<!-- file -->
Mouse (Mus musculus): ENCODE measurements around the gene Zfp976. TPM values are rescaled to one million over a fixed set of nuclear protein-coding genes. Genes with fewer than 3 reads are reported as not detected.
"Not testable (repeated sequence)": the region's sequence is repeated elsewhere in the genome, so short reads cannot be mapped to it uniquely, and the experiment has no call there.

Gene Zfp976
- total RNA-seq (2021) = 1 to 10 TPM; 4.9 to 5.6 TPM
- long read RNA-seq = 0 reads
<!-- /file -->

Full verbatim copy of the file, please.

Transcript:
Mouse (Mus musculus): ENCODE measurements around the gene Zfp976. TPM values are rescaled to one million over a fixed set of nuclear protein-coding genes. Genes with fewer than 3 reads are reported as not detected.
"Not testable (repeated sequence)": the region's sequence is repeated elsewhere in the genome, so short reads cannot be mapped to it uniquely, and the experiment has no call there.

Gene Zfp976
- total RNA-seq (2021) = 1 to 10 TPM; 4.9 to 5.6 TPM
- long read RNA-seq = 0 reads